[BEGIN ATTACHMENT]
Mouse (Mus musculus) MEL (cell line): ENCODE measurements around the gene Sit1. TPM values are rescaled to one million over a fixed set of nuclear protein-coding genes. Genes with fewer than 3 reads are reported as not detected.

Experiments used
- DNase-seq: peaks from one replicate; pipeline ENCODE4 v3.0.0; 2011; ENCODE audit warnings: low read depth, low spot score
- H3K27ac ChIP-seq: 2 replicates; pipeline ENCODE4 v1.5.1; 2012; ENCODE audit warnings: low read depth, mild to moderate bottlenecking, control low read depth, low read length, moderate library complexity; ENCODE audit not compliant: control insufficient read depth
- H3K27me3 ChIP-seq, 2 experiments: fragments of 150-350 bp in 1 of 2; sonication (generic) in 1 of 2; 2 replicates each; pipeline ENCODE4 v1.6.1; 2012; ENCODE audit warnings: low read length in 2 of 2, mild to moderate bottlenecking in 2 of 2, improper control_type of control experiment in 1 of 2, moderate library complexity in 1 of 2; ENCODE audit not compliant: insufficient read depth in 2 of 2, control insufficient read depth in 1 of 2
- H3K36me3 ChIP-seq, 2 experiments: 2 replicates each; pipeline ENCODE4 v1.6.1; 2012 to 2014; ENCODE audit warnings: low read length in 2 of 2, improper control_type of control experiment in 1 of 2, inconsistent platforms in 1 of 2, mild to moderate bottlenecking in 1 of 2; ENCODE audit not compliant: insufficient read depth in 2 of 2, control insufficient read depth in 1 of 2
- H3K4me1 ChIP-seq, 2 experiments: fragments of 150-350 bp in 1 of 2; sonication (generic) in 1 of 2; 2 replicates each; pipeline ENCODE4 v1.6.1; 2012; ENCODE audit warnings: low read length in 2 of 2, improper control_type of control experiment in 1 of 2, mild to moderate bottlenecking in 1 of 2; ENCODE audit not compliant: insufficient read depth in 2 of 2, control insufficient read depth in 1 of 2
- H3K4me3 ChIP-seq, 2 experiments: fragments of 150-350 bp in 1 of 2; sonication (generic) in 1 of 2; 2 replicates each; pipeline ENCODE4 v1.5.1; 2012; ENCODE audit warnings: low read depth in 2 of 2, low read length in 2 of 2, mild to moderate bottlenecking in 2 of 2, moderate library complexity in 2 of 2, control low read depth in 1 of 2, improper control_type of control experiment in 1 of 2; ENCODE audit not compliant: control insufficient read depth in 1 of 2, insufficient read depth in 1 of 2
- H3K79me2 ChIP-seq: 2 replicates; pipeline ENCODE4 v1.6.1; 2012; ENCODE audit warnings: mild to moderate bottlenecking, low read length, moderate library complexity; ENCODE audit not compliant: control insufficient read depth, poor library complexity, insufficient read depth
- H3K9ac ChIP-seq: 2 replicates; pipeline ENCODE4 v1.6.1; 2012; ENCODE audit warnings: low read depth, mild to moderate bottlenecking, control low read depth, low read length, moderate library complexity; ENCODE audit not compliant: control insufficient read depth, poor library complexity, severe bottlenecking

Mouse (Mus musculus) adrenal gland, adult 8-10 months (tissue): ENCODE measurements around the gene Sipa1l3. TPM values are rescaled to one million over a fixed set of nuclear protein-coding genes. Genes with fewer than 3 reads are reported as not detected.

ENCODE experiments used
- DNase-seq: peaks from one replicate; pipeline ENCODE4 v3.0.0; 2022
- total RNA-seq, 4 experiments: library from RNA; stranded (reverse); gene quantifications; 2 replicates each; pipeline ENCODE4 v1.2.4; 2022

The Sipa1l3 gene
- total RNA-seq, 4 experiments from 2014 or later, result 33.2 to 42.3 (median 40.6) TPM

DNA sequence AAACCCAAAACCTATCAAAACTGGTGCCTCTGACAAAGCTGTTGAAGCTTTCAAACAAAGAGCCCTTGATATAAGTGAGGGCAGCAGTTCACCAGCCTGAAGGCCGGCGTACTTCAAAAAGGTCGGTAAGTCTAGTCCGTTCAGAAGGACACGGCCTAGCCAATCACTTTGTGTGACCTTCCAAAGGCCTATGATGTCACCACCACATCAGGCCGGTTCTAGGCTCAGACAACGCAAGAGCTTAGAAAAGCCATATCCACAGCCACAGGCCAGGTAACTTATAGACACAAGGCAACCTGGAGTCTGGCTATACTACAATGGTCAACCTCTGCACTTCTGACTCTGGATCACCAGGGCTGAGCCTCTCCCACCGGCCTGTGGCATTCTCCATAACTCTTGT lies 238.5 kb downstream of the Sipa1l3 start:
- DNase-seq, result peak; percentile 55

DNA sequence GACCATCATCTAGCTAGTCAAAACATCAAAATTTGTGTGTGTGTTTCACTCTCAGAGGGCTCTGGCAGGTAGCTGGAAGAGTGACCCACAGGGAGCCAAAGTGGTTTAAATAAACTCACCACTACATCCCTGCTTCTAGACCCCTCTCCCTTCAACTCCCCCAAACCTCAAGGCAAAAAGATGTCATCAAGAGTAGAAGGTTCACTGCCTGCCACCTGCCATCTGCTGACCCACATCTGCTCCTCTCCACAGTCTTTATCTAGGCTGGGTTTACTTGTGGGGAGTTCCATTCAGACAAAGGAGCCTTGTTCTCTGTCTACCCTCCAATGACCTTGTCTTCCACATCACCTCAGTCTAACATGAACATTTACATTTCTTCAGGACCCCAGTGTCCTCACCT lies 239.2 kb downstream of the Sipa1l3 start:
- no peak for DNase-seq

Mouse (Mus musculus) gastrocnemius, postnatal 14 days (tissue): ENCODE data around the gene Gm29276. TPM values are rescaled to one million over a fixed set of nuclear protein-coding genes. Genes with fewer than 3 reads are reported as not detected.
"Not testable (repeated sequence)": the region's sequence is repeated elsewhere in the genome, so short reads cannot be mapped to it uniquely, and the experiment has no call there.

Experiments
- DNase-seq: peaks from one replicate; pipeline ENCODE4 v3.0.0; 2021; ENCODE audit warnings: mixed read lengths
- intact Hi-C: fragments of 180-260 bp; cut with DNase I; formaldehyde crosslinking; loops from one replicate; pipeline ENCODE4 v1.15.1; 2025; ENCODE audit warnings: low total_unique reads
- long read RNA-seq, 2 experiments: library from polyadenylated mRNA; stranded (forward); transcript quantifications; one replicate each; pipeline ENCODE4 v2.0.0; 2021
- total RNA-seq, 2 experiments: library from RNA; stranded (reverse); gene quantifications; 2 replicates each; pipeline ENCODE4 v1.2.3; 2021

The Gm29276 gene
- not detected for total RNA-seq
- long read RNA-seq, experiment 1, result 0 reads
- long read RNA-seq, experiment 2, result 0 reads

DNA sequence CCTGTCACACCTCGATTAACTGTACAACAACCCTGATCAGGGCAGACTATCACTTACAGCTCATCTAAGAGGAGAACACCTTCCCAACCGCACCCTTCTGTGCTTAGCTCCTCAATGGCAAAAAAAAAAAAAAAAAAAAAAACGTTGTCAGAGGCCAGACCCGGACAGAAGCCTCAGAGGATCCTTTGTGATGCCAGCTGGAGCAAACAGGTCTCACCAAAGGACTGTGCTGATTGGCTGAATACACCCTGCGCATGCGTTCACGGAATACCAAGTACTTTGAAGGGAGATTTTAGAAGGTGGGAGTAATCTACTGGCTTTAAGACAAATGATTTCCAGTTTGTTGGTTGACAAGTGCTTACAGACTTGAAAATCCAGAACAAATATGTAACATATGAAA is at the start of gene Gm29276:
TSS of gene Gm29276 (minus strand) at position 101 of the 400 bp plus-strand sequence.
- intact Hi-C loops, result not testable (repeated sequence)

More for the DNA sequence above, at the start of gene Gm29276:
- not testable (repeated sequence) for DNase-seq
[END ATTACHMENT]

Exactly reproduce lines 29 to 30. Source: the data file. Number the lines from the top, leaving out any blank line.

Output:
- not detected for total RNA-seq
- long read RNA-seq, experiment 1, result 0 reads